The latest hostel in the excellent pan-European Generator (4) chain is two minutes' walk from the south-east entrance of Haupthbahnhof at Steintorplatz 3 (00 49 40 226 358 460; generatorhostels.com). The building reputedly used to house a studio where The Beatles once played. A small but comfortable double costs €75, with breakfast an extra €4.50 per person.
Take a hike
This walk takes you from east to west through the Docks. Start on the "mainland", at the Chilehaus (5), a rippling brick structure that resembles a maritime mirage. Cross the Oberbaumbrücke and turn immediately right. You will soon find yourself at Dialog im Dunkeln (6) at Alter Wandrahm 4 (00 49 40 309 634 100; dialog-im-dunkeln .de), a creation devoted to explaining the world of blindness to sighted people. Book ahead to join an enlightening tour with a blind guide.
Emerge blinking among handsome redbrick warehouses adjoining canals. A remarkable number of them are occupied by importers of oriental carpets. Go left and left again to the architectural curiosity known as the Wasserschlösschen (7), or "Water Castle", which is now a café.
Aim east, passing five bridges, then go left to the Kesselhaus InfoCenter (8), a former power station where you can find out more about the Docklands developments. Continue east; look south to see if the Elbphilharmonie (9) is anywhere near finished. When this new auditorium finally opens, it will be one of Europe's finest. Cross the Zollkanal by the Niederbaumbrücke and bear right with the water on your right until you find Deichstrasse (10).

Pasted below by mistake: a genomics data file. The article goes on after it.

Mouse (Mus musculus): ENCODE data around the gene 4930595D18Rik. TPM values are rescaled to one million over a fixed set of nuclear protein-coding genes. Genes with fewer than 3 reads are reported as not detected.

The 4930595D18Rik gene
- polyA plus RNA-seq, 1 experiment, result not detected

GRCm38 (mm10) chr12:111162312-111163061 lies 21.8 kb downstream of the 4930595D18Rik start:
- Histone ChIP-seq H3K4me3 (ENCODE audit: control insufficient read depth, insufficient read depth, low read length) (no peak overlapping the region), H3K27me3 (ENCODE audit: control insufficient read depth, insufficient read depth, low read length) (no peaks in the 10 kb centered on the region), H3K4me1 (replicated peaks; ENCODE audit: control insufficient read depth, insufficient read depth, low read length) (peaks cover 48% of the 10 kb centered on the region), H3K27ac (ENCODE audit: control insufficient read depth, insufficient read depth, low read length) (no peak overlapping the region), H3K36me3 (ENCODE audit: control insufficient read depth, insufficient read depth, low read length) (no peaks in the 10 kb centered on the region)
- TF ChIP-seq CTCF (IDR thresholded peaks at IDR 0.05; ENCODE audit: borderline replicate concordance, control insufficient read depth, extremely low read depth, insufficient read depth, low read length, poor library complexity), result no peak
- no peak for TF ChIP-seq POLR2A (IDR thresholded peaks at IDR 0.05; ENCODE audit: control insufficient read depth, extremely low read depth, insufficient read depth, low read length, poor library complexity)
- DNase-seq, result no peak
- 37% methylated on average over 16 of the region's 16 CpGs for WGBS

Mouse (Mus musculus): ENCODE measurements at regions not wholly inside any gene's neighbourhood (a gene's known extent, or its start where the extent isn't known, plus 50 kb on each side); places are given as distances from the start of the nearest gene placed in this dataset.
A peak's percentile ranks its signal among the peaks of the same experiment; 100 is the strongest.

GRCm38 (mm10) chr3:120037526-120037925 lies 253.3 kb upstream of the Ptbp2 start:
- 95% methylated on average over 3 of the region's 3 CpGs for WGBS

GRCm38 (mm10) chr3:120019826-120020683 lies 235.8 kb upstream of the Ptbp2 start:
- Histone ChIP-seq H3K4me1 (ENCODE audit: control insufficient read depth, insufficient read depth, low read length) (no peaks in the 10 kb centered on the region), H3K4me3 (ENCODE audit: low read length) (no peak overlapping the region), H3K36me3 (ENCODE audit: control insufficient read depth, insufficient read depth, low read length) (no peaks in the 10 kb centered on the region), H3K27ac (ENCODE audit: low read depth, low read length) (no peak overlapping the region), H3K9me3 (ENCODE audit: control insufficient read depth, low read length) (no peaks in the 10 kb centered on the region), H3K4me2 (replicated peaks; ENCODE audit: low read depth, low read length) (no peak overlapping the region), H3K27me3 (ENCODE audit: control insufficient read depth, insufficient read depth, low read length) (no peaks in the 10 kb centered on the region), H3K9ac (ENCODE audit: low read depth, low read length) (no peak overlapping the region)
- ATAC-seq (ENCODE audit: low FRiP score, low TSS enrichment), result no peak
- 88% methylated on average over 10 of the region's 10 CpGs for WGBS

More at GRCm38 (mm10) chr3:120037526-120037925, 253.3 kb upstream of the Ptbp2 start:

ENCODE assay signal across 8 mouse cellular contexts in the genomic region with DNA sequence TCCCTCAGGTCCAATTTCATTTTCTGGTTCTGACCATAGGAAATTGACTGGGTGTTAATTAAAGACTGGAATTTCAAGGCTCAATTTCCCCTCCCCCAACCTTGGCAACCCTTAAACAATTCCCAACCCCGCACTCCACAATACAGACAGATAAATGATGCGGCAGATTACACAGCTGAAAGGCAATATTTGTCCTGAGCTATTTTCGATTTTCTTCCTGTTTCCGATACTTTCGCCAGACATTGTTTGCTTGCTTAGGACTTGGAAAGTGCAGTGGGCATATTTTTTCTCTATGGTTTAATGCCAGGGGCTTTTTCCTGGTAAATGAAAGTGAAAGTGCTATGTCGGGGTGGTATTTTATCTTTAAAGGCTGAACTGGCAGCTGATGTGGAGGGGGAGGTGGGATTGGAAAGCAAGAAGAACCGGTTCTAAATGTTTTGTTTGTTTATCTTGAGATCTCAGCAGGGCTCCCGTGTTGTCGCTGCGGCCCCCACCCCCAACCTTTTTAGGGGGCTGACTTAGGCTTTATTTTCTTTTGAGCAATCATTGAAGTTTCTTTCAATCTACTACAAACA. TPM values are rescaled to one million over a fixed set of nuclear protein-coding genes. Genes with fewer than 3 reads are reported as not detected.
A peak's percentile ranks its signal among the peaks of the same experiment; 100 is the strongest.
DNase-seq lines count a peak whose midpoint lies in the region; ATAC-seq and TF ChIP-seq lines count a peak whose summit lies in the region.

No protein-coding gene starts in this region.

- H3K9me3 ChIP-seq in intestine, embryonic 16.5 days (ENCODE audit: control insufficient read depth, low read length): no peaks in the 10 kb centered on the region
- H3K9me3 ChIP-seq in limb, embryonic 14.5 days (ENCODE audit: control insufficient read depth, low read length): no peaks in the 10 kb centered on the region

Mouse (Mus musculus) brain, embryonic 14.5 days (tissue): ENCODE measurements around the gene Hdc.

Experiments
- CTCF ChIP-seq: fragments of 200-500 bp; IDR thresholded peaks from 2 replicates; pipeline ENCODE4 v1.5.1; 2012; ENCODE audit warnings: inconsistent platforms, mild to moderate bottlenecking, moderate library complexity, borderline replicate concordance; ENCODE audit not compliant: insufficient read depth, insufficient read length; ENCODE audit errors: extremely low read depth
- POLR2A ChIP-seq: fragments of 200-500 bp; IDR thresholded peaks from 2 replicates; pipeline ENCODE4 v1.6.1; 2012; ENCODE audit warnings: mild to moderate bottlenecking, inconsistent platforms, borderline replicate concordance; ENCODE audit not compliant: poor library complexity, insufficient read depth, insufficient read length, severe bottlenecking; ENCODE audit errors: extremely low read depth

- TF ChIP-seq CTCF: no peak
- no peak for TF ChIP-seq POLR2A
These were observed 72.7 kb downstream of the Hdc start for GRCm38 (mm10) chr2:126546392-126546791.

Lunch on the run
Deichstrasse has three or four good places to eat. The most unusual is Kolonialwaren (10) at number 45 (00 49 40 37 12 53). Full of old merchandise and black-and-white photos of the docks, it is so retro you expect to pay in Deutschmarks. For Matjes (salted) or Bismarck (pickled) herring, with a tea, coffee or beer, you will pay less than €10.
Hamburg's main shopping street is Mönckebergstrasse – broad, pedestrianised and pleasingly unpredictable, with some grand architecture.
Hamburg has a huge, world-class art museum. The Kunsthalle (11) at Glockengiesserwall (00 49 40 428 131 300; hamburger-kunsthalle.de) occupies a tranche of land north-west of the main station. The collection includes medieval and modern masters, from Lucas Cranach to Picasso, Kandinsky and Klee. It opens 10am-6pm daily except Monday, Thursdays to 9pm, admission €12.
The Beatles cut their teeth in Hamburg, but following their trail is frustrating because much has changed in the St Pauli area since the Sixties. Instead, aim for an English pub called Kemps (12) at Mittelweg 27 (00 49 40 444 512; gibbos.de; open 6pm to 11.30pm daily except Sunday); bus 109 stops outside. Its walls are decorated with the photographs that created The Beatles look, including images of Stuart Sutcliffe, the original bass player who died in Hamburg in 1962. The photographer, Astrid Kirchherr, became his fiancée; she occasionally works here as a waitress.